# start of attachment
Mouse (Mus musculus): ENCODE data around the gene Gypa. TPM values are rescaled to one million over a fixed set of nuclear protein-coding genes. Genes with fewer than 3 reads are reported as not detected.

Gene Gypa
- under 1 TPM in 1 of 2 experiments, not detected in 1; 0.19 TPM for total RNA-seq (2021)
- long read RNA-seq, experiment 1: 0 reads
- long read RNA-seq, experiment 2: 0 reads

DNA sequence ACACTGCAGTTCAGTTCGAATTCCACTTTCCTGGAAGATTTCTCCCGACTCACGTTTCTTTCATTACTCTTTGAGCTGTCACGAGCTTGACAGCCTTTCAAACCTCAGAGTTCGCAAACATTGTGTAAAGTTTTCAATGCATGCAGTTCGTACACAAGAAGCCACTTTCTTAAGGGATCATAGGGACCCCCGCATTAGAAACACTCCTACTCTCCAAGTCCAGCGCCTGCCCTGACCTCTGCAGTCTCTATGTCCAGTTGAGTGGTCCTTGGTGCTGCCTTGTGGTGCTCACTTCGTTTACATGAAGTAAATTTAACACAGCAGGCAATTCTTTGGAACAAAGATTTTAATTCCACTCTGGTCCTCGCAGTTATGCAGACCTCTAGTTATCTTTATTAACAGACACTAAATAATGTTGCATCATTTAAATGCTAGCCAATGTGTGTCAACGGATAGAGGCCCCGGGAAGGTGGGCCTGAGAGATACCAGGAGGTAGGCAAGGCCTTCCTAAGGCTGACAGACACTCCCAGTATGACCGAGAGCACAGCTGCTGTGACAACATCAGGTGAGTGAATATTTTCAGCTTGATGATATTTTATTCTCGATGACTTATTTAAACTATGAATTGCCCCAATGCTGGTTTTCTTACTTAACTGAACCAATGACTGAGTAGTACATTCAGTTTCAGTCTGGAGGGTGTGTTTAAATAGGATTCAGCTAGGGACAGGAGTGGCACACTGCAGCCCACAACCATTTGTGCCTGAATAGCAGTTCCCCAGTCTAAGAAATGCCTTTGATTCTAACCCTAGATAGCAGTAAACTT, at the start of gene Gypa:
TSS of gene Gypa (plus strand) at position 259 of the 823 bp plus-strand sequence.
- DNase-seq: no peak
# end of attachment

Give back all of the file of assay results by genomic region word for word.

Mouse (Mus musculus): ENCODE data around the gene Gypa. TPM values are rescaled to one million over a fixed set of nuclear protein-coding genes. Genes with fewer than 3 reads are reported as not detected.

Gene Gypa
- under 1 TPM in 1 of 2 experiments, not detected in 1; 0.19 TPM for total RNA-seq (2021)
- long read RNA-seq, experiment 1: 0 reads
- long read RNA-seq, experiment 2: 0 reads

DNA sequence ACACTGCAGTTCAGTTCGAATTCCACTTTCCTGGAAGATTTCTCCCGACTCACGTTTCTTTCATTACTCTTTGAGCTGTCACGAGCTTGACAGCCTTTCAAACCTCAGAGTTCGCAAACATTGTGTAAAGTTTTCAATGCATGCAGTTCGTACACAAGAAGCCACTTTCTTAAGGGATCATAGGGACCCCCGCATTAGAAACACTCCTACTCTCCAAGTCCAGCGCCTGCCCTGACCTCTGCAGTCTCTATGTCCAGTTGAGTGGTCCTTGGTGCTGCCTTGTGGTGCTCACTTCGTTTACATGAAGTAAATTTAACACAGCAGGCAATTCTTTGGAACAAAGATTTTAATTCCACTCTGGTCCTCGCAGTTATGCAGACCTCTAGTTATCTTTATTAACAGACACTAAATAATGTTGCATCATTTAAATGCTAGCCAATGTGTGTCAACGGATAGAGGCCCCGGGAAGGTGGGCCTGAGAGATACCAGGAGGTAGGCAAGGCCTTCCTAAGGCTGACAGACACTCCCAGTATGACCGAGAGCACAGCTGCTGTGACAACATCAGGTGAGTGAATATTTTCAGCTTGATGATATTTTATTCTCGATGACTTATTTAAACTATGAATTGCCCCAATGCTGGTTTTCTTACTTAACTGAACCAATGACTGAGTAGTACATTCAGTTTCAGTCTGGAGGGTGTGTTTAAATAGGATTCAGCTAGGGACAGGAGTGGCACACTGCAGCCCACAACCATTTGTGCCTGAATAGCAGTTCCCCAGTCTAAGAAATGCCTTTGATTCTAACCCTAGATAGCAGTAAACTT, at the start of gene Gypa:
TSS of gene Gypa (plus strand) at position 259 of the 823 bp plus-strand sequence.
- DNase-seq: no peak